As our culture and livelihoods have been dramatically flipped on their heads over the last month, I’ve started to see what many Christians would consider a “modern-day martyrdom.” As society and governing authorities insist people stay home, maintain social distance, and refrain from large gatherings, some local churches are gathering for Sunday worship anyway. Some may have a legitimate reason, as some states label their services as essential, or that they are small and have no online options to offer. That’s one thing.
But there’s a whole other slew of churches who are gathering simply in defiance of what the law is asking of them.
“They will not take away our right to worship Jesus Christ our Lord!”, these churches exclaim.
“Any force preventing us from gathering to worship is the work of the Antichrist” (I literally read that in an article recently).
“The Lord our God commands us to gather, and we will continue to do just that no matter what.”
In other, “We will not bow to Caesar.”
Some would claim these to be bold, defiant acts reminiscent of the first two centuries of Christianity. The first 200 years were characterized by bloodshed, massive persecutions, gut-wrenching torture, and voluntarily laying one’s own life down for Christians to declare allegiance to Jesus Christ. They would not be silenced. The Roman Empire could not overcome their devotion to the Kingdom of God—even if they had to be killed. It was these Christians’ fearless martyrdom that eventually led to the conversion of Western civilization.
It’s one thing to defy governing authorities when their decrees tell Christians they can’t worship Jesus period. But what if governing authorities’ decrees actually have Christians’ best interests in mind?
Here’s the deal. The government isn’t commanding churches to stop gathering because they are claiming there is no God, or that Jesus isn’t Lord. It’s to keep us from ignorantly spreading a disease that could legitimately lead to accidentally killing each other (or, most likely, making life very unpleasant through miserable sickness, respiratory issues, and inability to taste the difference between water and vinegar).
Perhaps our modern-day martyrdom is really just disguised as religious patriotism. It’s not so much allegiance to Christ as Lord, but to our American Ideal as Lord. “You can’t tell us what to do. We know what’s truly best for ourselves. We’re going to worship, and we don’t care about the cost… even if it means spreading a potential life-threatening disease to our own members. WE WILL NOT BE SILENCED.”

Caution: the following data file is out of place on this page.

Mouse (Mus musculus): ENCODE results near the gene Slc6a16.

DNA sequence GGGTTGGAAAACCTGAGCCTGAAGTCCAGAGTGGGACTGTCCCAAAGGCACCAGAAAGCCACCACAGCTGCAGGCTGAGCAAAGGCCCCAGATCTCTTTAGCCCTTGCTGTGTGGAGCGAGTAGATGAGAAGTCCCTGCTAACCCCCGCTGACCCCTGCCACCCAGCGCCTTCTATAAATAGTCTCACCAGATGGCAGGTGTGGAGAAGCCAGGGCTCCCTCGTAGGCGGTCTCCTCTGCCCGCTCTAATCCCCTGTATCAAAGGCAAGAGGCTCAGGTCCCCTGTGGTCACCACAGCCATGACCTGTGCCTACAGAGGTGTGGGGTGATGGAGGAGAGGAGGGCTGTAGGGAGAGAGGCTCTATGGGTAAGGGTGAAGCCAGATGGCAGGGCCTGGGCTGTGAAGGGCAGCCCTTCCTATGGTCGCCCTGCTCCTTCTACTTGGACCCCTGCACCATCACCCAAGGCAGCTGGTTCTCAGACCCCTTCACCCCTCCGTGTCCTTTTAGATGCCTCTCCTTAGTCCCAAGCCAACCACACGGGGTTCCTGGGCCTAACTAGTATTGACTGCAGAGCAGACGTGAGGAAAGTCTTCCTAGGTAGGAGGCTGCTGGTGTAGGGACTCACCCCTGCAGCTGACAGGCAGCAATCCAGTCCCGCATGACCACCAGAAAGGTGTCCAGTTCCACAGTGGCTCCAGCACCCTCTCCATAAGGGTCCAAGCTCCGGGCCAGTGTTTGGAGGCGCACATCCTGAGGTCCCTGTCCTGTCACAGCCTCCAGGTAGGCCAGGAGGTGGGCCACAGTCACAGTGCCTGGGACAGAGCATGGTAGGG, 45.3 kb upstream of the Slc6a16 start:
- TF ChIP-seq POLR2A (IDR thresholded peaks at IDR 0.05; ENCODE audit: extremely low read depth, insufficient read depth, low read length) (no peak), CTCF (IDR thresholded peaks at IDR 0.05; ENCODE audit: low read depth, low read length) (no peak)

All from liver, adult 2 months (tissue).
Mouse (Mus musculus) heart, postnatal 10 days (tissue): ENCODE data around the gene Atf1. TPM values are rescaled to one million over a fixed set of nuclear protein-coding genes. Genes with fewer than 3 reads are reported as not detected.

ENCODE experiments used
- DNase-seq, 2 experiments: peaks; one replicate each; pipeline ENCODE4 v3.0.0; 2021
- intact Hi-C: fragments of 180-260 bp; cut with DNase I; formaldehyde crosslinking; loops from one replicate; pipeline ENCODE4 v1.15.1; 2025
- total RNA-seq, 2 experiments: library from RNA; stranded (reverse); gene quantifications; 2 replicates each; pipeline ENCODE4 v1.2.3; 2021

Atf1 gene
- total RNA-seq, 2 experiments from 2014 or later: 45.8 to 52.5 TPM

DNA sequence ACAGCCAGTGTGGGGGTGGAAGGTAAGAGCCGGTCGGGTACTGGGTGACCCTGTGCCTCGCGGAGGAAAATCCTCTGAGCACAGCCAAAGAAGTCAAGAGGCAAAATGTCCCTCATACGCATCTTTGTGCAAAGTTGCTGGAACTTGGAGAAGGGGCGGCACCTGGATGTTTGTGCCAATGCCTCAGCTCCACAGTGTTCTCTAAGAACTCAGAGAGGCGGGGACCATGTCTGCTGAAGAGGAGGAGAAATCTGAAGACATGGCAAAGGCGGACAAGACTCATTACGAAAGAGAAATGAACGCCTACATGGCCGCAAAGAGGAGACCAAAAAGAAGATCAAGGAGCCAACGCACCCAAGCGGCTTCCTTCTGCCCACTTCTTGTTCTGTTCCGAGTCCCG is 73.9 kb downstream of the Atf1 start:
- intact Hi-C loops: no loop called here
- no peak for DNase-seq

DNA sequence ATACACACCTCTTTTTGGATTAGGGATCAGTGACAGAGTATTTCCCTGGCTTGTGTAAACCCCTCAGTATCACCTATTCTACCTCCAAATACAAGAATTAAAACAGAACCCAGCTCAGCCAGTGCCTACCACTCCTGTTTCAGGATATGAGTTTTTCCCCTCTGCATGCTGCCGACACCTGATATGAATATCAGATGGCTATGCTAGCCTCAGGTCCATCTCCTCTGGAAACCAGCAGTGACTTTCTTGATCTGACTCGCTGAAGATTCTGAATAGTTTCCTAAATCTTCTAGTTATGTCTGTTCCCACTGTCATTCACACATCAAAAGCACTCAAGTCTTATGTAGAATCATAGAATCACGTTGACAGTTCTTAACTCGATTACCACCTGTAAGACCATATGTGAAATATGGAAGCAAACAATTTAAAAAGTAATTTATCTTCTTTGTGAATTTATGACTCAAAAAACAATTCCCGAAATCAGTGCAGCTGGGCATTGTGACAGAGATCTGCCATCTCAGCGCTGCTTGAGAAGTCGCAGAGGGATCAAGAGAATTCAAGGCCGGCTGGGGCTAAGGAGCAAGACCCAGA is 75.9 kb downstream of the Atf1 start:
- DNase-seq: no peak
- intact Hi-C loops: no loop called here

Would even the God we worship want us to do that? The God we worship created life, values health, and commands us to protect the earth and the creatures who inhabit it. That includes our neighbors, even from 6-feet-apart.
Jesus died so we can have life, and spread his name across the earth. Devotion to Christ requires steadfast allegiance and unwavering commitment, even when all forces are against you. But it also requires Holy Spirit-driven wisdom and discernment on what is right. Christians already have a bad reputation of defying science as is, and we’re only fueling the flame of the secular world’s outlook on us if we continue to bask in ignorance and not take pleas for safety seriously. Will our ignorance of the world’s catastrophe and insistence on worshiping like nothing is different win more people to Christ? Or just communicate that we’re morons?
Yes, there are certainly things we do as Christians the world considers foolish that the Lord is pleased with. But there are also plenty of things we do as Christians that the Lord would also consider foolish. And perhaps not figuring out how to worship in a way that honors the health of the world and their own congregation is just… plain… foolish.
With that, I conclude with words from the Apostle Paul, to the church of Rome (whose Christians would eventually be crucified, speared, and burned at the stake by the same government of which he speaks):
“Let everyone be subject to the governing authorities, for there is no authority except that which God has established. The authorities that exist have been established by God. Consequently, whoever rebels against the authority is rebelling against what God has instituted, and those who do so will bring judgment on themselves. For rulers hold no terror for those who do right, but for those who do wrong. Do you want to be free from fear of the one in authority? Then do what is right and you will be commended. For the one in authority is God’s servant for your good. But if you do wrong, be afraid, for rulers do not bear the sword for no reason. They are God’s servants, agents of wrath to bring punishment on the wrongdoer. Therefore, it is necessary to submit to the authorities, not only because of possible punishment but also as a matter of conscience. This is also why you pay taxes, for the authorities are God’s servants, who give their full time to governing. Give to everyone what you owe them: If you owe taxes, pay taxes; if revenue, then revenue; if respect, then respect; if honor, then honor. – Romans 13:1-6 (emphasis my own)
And I think Paul would add for us today, “if 6-feet-apart, then 6-feet-apart” to that list.
For further reading: Staying Home Easter Sunday An “Act Of Faith” Showing Love For Others, Church Leaders Say (USA Today)